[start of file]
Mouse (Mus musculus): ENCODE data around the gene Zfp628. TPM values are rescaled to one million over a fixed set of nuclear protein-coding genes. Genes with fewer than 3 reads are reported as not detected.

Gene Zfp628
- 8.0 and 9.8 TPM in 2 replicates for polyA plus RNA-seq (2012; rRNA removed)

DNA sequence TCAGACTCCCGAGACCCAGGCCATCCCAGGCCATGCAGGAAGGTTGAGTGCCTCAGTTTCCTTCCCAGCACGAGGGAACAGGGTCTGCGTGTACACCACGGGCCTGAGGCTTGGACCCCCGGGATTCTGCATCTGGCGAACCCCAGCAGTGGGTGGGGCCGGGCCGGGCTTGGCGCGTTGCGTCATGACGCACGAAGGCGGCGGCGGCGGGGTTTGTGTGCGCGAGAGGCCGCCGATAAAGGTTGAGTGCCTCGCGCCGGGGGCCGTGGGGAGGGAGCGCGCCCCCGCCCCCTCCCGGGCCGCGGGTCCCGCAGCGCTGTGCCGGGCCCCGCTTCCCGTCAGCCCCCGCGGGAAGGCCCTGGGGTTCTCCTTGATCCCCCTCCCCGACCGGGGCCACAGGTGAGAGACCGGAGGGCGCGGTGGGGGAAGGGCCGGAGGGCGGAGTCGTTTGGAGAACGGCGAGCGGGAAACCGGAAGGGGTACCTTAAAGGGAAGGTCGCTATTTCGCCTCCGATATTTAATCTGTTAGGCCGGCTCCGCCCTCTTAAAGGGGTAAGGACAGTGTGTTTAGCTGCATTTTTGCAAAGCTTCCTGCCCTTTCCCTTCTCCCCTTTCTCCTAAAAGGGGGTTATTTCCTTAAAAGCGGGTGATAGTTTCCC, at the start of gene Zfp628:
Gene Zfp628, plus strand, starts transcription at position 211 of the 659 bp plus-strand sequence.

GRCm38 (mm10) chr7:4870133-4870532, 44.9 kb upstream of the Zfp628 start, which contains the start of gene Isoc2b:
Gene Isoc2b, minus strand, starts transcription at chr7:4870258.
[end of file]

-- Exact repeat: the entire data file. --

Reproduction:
Mouse (Mus musculus): ENCODE data around the gene Zfp628. TPM values are rescaled to one million over a fixed set of nuclear protein-coding genes. Genes with fewer than 3 reads are reported as not detected.

Gene Zfp628
- 8.0 and 9.8 TPM in 2 replicates for polyA plus RNA-seq (2012; rRNA removed)

DNA sequence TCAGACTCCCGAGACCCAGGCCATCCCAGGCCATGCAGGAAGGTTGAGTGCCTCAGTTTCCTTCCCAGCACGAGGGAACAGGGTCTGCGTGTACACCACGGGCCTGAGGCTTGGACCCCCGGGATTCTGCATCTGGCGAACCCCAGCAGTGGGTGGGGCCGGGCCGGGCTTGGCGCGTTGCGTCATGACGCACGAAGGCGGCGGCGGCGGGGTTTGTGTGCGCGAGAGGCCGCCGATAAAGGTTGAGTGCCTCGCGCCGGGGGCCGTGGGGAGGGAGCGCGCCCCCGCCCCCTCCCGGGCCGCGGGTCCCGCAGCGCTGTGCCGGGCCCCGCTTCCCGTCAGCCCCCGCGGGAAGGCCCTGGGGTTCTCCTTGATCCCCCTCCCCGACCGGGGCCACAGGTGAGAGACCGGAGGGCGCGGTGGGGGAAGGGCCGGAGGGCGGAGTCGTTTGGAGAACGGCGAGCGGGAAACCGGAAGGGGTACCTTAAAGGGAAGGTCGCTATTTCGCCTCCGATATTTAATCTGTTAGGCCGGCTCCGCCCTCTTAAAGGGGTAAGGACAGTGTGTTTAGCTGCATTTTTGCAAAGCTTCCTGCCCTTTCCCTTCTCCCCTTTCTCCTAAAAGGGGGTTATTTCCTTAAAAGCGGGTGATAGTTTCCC, at the start of gene Zfp628:
Gene Zfp628, plus strand, starts transcription at position 211 of the 659 bp plus-strand sequence.

GRCm38 (mm10) chr7:4870133-4870532, 44.9 kb upstream of the Zfp628 start, which contains the start of gene Isoc2b:
Gene Isoc2b, minus strand, starts transcription at chr7:4870258.